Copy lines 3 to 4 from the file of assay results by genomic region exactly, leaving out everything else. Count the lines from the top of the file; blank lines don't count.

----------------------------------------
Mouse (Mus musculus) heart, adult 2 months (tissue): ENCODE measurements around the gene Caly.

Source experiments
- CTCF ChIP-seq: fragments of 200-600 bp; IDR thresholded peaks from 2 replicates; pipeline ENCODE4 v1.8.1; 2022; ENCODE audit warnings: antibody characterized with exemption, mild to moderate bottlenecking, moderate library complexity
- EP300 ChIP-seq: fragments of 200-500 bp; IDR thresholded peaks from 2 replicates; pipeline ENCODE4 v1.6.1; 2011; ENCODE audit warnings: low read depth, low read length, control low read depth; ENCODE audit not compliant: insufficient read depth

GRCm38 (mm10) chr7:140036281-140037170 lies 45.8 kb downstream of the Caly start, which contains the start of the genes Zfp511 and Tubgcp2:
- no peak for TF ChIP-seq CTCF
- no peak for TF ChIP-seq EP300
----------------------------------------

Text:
- CTCF ChIP-seq: fragments of 200-600 bp; IDR thresholded peaks from 2 replicates; pipeline ENCODE4 v1.8.1; 2022; ENCODE audit warnings: antibody characterized with exemption, mild to moderate bottlenecking, moderate library complexity
- EP300 ChIP-seq: fragments of 200-500 bp; IDR thresholded peaks from 2 replicates; pipeline ENCODE4 v1.6.1; 2011; ENCODE audit warnings: low read depth, low read length, control low read depth; ENCODE audit not compliant: insufficient read depth